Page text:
Process Outputs Are Identified
These are the specific deliverables or services being provided to the primary and secondary customers. The quality of the delivery and content of these outputs is usually measured with service metrics.
Process Suppliers Are Identified and Involved
Process suppliers are the individuals who provide the specific inputs to a process. These suppliers may include the following individuals or departments:
Internal to an IT infrastructure (for example, data entry departments)
External to an IT infrastructure but internal to IT (such as a development group inputting change requests)
External to IT but internal to a company (for example, an outside user group supplying report-modification information)
External to a company (such as hardware and software vendors who provide details about how an upgrade is to be performed)
Execution Is Enforceable
Almost any process, regardless of design, must be enforced to be effective. Whenever possible and practical, software techniques such as passwords, authorizations, audit trails, or locks should be used to enforce compliance with a process. When technical enforcement is not practical, management support, review boards, metrics, or other procedural techniques should be used to ensure enforcement.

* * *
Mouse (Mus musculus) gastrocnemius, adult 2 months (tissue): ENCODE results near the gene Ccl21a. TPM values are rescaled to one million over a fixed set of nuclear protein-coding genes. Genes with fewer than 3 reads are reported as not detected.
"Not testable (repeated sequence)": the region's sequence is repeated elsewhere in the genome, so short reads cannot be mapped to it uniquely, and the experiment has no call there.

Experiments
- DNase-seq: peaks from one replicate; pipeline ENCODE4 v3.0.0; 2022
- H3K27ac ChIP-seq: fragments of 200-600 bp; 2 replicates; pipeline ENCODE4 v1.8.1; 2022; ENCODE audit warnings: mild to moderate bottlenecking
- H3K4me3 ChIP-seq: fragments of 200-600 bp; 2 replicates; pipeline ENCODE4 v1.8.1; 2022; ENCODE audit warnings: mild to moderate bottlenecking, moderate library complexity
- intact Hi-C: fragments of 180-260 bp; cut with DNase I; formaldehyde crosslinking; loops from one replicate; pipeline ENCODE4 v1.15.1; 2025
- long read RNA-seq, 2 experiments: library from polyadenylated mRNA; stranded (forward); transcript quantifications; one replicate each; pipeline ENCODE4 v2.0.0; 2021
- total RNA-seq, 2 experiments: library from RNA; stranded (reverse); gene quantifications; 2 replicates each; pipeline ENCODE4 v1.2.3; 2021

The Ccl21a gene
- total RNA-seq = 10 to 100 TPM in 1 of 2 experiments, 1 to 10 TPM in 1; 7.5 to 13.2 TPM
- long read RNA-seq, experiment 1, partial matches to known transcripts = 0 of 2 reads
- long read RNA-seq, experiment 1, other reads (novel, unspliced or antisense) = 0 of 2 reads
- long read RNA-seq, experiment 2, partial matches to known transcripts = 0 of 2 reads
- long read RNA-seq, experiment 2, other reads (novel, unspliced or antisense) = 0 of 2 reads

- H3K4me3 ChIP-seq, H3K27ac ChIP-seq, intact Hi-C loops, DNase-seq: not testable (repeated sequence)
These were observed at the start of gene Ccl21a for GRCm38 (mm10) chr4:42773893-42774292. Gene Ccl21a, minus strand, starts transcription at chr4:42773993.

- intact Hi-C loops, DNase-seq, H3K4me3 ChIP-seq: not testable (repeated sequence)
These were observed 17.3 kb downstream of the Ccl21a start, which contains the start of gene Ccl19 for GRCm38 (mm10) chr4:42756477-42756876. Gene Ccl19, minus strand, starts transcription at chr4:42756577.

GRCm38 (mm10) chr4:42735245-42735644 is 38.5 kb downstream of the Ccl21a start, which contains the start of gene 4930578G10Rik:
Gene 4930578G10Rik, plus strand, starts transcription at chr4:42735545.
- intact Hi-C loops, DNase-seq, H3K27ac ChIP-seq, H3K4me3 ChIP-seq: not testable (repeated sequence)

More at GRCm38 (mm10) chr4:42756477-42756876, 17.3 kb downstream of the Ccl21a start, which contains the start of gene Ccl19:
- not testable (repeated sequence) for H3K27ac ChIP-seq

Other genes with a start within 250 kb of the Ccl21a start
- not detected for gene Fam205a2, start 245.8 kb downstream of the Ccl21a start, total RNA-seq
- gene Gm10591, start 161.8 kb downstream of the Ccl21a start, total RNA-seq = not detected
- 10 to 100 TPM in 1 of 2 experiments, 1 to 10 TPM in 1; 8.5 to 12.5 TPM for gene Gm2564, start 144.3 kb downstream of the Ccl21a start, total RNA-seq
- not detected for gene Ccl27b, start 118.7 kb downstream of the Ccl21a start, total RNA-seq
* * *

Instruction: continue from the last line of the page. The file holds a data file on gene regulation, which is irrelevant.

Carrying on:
Process Is Designed to Provide Service Metrics
Most processes measure something associated with their output. Often this involves a quantitative measure such as transaction processes per second or jobs completed per hour. In addition to these measurements, a robust process also focuses on qualitative measures that are oriented toward the end user. These metrics show the relative quality of the service being provided. For example, service metrics involving a report delivery process may include not only how often the report is delivered on time, but also whether it was delivered to the right individual, in the correct format, with accurate content, and on the proper media. Service metrics should measure the benefits of the process to the end users in the end users' own terms. The metrics should be customer-oriented and focused on measuring the right thing; that is, these metrics should exhibit effectiveness.
Service Metrics Are Compiled and Analyzed, Not Just Collected
Mediocre infrastructures often invest a fair amount of time, money, and energy to collect and compile metrics; then they do little to analyze them. The real value of meaningful measurements comes from thoroughly and consistently examining these metrics for trends, patterns, and relationships and then applying the results of the analysis to improve the effectiveness of the particular service being measured.